Real Estate Bubble bursting in Germany?

According to this article from German news media:

Prices for apartments and houses have recently fallen more sharply than they have in over 20 years. The trend exists in cities as well as in the countryside. And experts also expect a price decline for 2024.

Prices for apartments and houses in Germany  have recently fallen more sharply than they have in over 20 years.

Seems very much promising for all the doomers out there, however a few things to call out:

  • Germany isn’t the canary in the coal mine for North America. Germany is undergoing a lot more demographic disruption than even most of the rest of the world. This is also true for most of Europe at the moment, with plunging growth rates.
  • The last decade was just a joke because money got so cheap that every real estate asset was bought using “printed” money. Interest rates were <1% which meant that everyone could get a ton of money, no equity needed and outbid each other.
  • It made no sense to buy RE other then hoping for a greater fool to buy your RE for a higher price. Families where shit out of luck and had to buy for those inflated prices.

Here’s the Germany situation explained in a few graphs:

Real estate prices grew as supply was fueled by low interest rates, now it seems the party is over and prices are slowly readjusting.

Would we see the same happening in the US? Maybe, however the sociodemographic conditions are significantly different and the lack of US supply would still reduce the potential for a more significant market readjustment.

See the full translation of the article below:

For the first time in over twenty years, Germany has witnessed a notable decrease in the prices of houses and apartments. This trend has been present in all areas, from cities to rural locations. Experts predict that this downturn will continue into 2024.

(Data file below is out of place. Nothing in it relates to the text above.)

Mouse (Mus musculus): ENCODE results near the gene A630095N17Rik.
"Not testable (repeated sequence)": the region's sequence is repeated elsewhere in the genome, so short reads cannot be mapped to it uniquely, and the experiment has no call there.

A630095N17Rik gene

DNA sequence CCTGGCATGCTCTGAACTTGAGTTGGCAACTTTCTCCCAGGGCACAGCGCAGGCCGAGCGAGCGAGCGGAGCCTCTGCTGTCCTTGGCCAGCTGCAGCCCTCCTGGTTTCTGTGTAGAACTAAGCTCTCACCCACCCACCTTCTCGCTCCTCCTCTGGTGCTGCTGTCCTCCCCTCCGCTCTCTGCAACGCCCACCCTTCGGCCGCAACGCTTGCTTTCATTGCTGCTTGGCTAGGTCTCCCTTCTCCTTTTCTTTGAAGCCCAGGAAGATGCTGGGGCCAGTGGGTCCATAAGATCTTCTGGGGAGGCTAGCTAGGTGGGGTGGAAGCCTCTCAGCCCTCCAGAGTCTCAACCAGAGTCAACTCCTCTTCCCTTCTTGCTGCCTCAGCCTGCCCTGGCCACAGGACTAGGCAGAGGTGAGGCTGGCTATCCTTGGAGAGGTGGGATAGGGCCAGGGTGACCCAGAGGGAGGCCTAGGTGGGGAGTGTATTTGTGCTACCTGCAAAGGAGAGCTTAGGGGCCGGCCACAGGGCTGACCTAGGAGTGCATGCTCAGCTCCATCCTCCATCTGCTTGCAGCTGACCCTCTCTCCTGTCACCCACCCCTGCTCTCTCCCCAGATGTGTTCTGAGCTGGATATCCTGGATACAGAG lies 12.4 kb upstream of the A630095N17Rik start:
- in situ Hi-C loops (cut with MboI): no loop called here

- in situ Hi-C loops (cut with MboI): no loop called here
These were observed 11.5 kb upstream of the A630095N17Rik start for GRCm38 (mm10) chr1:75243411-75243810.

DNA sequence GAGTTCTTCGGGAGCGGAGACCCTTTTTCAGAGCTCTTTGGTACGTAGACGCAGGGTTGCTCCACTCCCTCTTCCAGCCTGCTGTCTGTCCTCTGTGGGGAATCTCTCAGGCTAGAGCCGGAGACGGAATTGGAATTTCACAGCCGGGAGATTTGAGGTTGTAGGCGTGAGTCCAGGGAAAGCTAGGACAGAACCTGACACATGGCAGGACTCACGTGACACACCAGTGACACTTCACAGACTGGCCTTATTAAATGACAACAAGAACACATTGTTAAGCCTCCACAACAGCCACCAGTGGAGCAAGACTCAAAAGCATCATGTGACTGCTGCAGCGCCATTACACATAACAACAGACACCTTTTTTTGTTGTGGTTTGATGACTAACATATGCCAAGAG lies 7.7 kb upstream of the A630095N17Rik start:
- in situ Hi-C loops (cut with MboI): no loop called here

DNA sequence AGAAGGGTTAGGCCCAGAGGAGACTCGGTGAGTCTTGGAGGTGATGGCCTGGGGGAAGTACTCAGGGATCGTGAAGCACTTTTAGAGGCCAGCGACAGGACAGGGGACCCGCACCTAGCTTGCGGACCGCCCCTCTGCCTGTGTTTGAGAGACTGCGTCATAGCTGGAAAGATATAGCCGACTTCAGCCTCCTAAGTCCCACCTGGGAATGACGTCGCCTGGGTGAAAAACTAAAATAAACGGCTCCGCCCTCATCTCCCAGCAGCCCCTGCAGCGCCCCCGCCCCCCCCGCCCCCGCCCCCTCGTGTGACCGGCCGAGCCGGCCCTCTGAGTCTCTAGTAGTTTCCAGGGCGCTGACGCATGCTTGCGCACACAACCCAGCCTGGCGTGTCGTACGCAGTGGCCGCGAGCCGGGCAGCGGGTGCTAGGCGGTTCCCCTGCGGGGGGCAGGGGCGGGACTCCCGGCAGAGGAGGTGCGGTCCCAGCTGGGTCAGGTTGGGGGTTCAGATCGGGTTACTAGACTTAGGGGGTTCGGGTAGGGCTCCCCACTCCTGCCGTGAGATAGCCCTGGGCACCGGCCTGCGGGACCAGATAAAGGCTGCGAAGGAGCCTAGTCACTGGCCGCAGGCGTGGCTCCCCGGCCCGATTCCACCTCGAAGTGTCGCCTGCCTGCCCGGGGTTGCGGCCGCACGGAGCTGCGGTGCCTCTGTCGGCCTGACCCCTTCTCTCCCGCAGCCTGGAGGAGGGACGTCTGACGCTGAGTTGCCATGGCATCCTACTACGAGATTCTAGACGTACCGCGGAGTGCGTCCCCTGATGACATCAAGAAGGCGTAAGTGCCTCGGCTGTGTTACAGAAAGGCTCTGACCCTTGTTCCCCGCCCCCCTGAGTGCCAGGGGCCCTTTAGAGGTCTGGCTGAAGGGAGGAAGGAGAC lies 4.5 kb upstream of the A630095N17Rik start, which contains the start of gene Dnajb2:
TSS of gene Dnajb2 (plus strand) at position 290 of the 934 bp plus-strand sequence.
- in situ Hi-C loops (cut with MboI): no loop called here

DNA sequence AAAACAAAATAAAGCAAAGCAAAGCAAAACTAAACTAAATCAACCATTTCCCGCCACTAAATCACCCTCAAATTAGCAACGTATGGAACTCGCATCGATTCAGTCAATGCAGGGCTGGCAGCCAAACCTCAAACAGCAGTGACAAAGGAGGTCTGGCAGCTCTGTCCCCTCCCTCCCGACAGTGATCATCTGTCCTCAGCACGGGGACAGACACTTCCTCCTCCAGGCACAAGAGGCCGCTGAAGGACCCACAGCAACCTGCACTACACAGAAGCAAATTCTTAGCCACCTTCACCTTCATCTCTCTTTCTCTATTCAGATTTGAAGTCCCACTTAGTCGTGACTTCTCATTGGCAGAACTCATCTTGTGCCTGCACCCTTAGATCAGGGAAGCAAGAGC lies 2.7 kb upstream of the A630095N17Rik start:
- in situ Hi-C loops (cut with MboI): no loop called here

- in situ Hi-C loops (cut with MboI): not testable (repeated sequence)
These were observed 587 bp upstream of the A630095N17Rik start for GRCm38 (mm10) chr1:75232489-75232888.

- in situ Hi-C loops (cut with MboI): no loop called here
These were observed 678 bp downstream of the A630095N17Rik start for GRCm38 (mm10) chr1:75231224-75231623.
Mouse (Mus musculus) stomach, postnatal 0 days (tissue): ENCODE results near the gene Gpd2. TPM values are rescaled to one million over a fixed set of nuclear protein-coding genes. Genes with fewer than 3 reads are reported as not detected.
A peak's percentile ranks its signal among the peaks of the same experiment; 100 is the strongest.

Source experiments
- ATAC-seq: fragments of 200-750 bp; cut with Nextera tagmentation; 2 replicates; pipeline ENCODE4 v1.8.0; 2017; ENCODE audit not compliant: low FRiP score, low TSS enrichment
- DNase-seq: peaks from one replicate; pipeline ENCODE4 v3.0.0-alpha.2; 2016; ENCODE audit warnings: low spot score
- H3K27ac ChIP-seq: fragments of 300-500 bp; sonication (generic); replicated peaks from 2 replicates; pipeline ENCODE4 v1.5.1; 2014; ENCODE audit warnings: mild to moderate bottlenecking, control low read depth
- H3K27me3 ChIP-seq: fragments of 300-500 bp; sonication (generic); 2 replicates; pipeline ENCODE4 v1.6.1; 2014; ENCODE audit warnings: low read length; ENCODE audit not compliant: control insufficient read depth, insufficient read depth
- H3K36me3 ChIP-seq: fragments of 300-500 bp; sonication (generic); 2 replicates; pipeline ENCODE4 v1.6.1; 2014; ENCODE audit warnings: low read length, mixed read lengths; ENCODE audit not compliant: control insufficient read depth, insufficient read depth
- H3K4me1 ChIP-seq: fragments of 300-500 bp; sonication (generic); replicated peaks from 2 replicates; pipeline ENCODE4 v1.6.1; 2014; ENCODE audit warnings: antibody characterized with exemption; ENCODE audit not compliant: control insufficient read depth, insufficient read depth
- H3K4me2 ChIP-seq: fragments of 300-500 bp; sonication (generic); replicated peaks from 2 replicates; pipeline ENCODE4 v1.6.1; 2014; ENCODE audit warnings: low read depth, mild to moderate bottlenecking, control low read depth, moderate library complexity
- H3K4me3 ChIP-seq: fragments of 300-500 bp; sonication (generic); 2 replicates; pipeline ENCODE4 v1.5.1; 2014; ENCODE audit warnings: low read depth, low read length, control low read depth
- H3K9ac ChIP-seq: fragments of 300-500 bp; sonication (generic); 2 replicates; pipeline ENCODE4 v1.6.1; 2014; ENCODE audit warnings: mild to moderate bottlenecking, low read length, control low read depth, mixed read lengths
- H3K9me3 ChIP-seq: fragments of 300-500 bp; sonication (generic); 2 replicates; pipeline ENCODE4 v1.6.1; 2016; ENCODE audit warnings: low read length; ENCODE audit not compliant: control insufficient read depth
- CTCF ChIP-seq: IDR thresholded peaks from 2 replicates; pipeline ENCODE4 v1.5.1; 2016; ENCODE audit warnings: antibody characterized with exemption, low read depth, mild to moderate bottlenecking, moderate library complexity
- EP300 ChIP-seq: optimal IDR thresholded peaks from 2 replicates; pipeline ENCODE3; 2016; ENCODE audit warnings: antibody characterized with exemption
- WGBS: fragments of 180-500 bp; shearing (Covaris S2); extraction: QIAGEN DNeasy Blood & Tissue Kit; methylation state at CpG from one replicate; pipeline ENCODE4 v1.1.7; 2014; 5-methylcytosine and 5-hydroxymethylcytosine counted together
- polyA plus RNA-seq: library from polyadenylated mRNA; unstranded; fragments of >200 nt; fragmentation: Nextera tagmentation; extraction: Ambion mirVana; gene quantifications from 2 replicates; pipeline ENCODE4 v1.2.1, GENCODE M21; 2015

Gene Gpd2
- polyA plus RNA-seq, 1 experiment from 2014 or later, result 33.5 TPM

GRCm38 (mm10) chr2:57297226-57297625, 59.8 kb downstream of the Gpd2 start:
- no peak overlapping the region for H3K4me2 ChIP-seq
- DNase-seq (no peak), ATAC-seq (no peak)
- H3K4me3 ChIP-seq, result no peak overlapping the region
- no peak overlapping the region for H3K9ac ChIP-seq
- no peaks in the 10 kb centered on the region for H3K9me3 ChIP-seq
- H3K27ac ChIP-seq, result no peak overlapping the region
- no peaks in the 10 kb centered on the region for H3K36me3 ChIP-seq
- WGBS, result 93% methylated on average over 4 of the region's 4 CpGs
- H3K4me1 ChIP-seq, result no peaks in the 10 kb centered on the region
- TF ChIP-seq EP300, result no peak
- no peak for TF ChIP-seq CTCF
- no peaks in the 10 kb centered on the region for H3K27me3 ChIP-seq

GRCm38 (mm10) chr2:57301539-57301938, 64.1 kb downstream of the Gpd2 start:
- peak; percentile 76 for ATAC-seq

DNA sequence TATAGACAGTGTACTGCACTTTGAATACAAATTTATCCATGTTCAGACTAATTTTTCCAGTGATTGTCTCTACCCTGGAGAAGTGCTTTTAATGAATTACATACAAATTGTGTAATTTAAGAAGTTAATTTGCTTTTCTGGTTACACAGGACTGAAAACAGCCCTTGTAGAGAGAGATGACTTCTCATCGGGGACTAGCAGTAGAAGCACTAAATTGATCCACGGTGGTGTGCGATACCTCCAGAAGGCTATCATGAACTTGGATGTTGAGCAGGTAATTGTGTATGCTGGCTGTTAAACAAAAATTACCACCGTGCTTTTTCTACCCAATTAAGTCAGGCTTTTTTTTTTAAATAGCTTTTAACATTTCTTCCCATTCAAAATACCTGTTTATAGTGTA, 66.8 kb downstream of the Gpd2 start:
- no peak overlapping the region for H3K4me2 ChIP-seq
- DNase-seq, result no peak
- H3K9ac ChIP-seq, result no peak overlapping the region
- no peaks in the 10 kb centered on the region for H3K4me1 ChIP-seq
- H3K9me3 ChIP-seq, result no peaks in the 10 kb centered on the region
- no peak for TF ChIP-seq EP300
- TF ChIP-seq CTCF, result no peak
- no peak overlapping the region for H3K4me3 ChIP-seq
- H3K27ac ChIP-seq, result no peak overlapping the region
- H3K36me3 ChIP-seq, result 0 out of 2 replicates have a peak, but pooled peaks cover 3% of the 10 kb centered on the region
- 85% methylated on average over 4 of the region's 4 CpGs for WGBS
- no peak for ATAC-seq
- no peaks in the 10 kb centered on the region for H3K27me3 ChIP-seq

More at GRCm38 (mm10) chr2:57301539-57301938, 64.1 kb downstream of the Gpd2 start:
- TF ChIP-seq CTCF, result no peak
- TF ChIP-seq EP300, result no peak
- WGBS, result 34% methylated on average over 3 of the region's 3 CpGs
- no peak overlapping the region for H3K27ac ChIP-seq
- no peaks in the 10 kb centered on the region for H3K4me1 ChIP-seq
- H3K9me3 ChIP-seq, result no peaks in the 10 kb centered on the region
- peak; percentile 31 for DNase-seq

Between the months of July and September, housing prices fell by 10.2% compared to the same period in the previous year. This is the most substantial decrease since the turn of the millennium in 2000. In the second quarter, there was a decline of 9.6%.
This trend in price decline was observed both in the cities and in rural areas. In major metropolitan areas such as Berlin, Hamburg, Munich, Cologne, Frankfurt am Main, Stuttgart, and Düsseldorf, the cost of houses for single or dual families decreased by a substantial 12.7%. Buyers of apartments in those cities had to pay 9.1% less on average than a year before.
Analysts believe that this declining trend will persist in 2024, with a predicted price decrease ranging from 0.5% to 2.5%. According to a study done by DZ Bank, uncertainty in the political landscape around property restoration and new construction has been a significant factor contributing to the price fall.
As of now, new housing production is not meeting its intended target. The German government has a goal of producing 400,000 new flats annually. However, this target will not likely be met in the coming years. Due to surging construction and financing costs, the bank predicts that the annual completion of housing might even fall to 200,000 units in 2025.
In contrast, the German Institute for Economic Research (DIW), in a not yet published report commissioned by the Federal Ministry of Construction, estimates the number of newly built apartments this year at 269,000. For the coming year, the Institute forecasts the completion of 265,000 new flats, revealing that even this optimistic estimate significantly falls short of the government’s intended target.


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